What do HSOC students do?

Classes in the HSOC major offer students the chance to explore ideas, issues, controversies, themes, and concepts from the health fields through a perspective rooted in the social sciences and humanities. On this page you can explore some of the recent work created by HSOC students in their classes. For more insight into what you can do with an HSOC major, please check out what our fabulous alumni are up to.


Spring 2023

HSOC 3210: Health in Philly, Past & Present with Andi Johnson.

  • Students in this interactive course conducted two collaborative research projects requested by Philadelphia community health organizations. The first project was a public-facing lit review, in the form of a podcast, or Black Women’s Health Alliance, the second was an interview-based qualitative study of Puentes de Salud’s medical resident training program. 

HSOC/STSC 4114: Sport Science, Medicine & Technology [an HSOC capstone course] with Andi Johnson.

  • Rafael Alvarez ('23) asked how the immigration stories of Latinx immigrants to the U.S. have been impacted by participation in sports. Drawing on an autobiography, interviews in newspaper and magazine articles, a documentary, Twitter posts, and athlete bios on their websites or sponsor websites, Rafael analyzed the immigration and athletic narratives of five individuals and three groups. He concluded that the impact of sports participation on Latinx immigration changes over the lifespan of the athlete: "The journey of a Latinx immigrant athlete begins as they seek an outlet for the troubles they face as an immigrant youth in the U.S. As they continue their involvement in sports, some may find sports to be a mechanism for social mobility, while others' athletic journeys come to a premature end, due to the institutional barriers faced by Latinx immigrants. Finally, they will use the social power they gain due to their status as an athlete to advocate for change on behalf of other immigrant athletes." “From Inclusion to Empowerment” speaks to medical sociologists interested in health disparities in the U.S., especially those interested in mental health and disparities across racial/ethnic identities, as well as to sociologists of immigration or sports.

  • Guthrie Buehler ('24). Guthrie researched the problem of discriminatory route names in rock climbing. Guthrie analyzed climbing media from the 1950s through the present, including materials from The American Alpine Club, the Mountain Project, the Access Fund, a 1940 Yosemite National Park guidebook, the 2014 documentary Valley Uprising, obituaries, and other climbing websites and magazines. Guthrie emphasized "the voices of climbers who have most closely felt the impact of discriminatory naming practices" and also "arguments given by first ascensionists and opponents of renaming efforts." Building on and responding to the work of other scholars who have written about the history of "wilderness," parks, and settler colonialism in the U.S. as well as the history and sociology of climbing, Guthrie demonstrated that "the challenges the rock climbing community has faced in renaming or removing discriminatory route names demonstrate the difficulties in dismantling systems dominated by settler colonialism and patriarchy." “Climbing’s Unspoken Crux” is both convincing and disturbing.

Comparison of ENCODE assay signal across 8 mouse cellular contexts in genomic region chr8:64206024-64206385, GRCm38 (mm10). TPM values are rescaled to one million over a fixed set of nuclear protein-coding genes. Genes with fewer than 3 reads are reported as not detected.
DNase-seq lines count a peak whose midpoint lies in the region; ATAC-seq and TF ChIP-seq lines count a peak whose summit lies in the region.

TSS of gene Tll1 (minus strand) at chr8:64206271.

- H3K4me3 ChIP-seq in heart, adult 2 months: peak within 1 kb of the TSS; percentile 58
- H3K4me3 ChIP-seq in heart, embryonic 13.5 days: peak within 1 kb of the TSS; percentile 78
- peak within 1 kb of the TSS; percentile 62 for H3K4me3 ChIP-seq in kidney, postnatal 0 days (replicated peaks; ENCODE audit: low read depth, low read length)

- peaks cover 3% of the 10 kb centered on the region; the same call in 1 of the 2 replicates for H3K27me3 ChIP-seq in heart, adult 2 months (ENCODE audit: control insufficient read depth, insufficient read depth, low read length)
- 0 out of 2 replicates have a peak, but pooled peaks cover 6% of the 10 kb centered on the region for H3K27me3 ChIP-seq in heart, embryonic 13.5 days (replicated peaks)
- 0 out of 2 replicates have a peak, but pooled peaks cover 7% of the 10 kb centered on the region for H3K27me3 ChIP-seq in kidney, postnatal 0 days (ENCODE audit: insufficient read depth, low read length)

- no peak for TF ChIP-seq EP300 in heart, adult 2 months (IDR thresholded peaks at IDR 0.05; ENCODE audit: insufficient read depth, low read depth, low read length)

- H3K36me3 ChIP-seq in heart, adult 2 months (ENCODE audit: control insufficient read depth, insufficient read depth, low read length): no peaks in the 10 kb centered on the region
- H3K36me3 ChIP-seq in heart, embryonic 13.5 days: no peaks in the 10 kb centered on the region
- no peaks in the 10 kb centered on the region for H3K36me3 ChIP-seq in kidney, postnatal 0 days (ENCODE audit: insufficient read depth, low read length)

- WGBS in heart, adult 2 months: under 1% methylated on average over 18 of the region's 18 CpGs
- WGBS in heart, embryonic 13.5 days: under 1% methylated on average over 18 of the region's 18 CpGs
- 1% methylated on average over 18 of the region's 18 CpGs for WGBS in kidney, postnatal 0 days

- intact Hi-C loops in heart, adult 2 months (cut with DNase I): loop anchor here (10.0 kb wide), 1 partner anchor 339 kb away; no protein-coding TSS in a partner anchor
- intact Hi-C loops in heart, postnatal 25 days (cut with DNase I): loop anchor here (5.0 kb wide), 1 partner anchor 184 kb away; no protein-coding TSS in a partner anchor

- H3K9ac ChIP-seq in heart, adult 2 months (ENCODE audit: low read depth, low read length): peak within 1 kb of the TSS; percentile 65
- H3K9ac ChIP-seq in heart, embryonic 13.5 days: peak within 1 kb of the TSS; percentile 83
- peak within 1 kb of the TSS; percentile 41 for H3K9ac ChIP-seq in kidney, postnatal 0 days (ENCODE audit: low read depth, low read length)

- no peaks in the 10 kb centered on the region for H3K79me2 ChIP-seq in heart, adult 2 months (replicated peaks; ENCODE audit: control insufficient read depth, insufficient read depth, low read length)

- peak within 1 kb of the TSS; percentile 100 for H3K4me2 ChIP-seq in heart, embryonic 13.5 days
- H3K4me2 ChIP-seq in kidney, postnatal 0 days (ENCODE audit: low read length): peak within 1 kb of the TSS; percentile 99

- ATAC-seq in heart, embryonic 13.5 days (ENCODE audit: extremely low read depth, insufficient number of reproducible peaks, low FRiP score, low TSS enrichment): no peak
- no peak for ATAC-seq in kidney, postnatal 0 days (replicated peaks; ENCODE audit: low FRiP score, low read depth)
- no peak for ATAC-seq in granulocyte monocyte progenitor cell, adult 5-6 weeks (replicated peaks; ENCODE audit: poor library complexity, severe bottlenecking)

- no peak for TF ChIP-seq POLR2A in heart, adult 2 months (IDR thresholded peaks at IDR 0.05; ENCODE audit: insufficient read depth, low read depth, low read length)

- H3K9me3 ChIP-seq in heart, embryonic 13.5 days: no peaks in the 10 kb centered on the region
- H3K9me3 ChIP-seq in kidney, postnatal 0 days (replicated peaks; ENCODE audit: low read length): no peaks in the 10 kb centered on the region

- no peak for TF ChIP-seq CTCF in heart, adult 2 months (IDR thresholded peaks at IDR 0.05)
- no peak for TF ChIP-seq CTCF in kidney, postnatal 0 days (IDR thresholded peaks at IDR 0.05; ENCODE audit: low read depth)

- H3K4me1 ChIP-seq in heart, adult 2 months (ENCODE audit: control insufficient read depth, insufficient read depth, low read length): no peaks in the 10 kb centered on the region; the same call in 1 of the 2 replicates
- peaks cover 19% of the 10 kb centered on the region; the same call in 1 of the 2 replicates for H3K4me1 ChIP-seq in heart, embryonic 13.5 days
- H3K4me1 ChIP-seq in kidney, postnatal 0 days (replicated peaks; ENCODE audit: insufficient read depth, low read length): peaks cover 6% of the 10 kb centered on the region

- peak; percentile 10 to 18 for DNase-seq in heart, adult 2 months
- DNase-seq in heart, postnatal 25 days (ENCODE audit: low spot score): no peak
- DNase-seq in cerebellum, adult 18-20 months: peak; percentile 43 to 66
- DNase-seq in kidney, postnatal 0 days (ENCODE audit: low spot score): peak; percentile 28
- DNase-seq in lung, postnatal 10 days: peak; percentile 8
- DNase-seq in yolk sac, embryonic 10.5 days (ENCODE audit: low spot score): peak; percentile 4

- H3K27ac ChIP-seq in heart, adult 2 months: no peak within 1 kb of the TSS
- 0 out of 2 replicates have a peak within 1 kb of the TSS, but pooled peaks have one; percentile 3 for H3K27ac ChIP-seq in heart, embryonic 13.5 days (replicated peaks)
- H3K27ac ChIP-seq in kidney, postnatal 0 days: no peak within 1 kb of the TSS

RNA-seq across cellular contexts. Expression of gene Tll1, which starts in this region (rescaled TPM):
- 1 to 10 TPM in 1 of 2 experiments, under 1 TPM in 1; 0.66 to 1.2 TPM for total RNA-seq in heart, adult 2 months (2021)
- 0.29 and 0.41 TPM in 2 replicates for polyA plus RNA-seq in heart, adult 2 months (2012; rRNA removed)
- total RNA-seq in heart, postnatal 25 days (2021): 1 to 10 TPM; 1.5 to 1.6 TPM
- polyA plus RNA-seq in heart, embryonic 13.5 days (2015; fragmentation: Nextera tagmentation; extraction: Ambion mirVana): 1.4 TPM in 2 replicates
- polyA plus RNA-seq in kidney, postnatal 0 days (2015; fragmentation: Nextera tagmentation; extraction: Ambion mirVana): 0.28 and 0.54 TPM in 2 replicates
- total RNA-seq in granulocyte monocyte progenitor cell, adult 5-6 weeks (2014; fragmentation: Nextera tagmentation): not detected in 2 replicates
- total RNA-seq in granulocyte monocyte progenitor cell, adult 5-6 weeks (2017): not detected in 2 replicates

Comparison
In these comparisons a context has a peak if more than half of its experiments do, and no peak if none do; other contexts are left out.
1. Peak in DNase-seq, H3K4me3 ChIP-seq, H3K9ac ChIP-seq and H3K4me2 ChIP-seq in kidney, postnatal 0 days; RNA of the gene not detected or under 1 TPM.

• Jamie Lee ('23). Jamie Lee’s interests in consumer marketing and health fueled her capstone research investigating the messages and values communicated through the marketing of “athleisure” in the U.S. Synthesizing quantitative market share data with an original discourse analysis of the text and images circulated by the marketing campaigns of three sportswear companies -- Lululemon, Nike, and Sporty + Rich – Jamie showed that these companies successfully market athleisure items as symbols of “persistent self-management” and wealth.Furthermore, Jamie showed that this marketing strategy isn’t new. Drawing on historical scholarship about clothing industries in the U.S., Jamie suggested that today’s “athleisure” trend has roots that go as far back as the Depression and span from South Florida to California. “A Veneer of Athleticism” is a fun, provocative paper that speaks to anyone interested in the history and sociology of "healthism."

HSOC 4242: The History & Future of Genetic Medicine [an HSOC capstone] with Rebecca Mueller.

  • Sarah Wang ('23). Sarah's paper, Surrogacy and Negotiated Motherhood: Investigating the Link Between Gestational and Genetic Motherhood, looked at everything from Facebook conversations to contracts between intended parents and gestational carriers to understand and analyze surrogacy.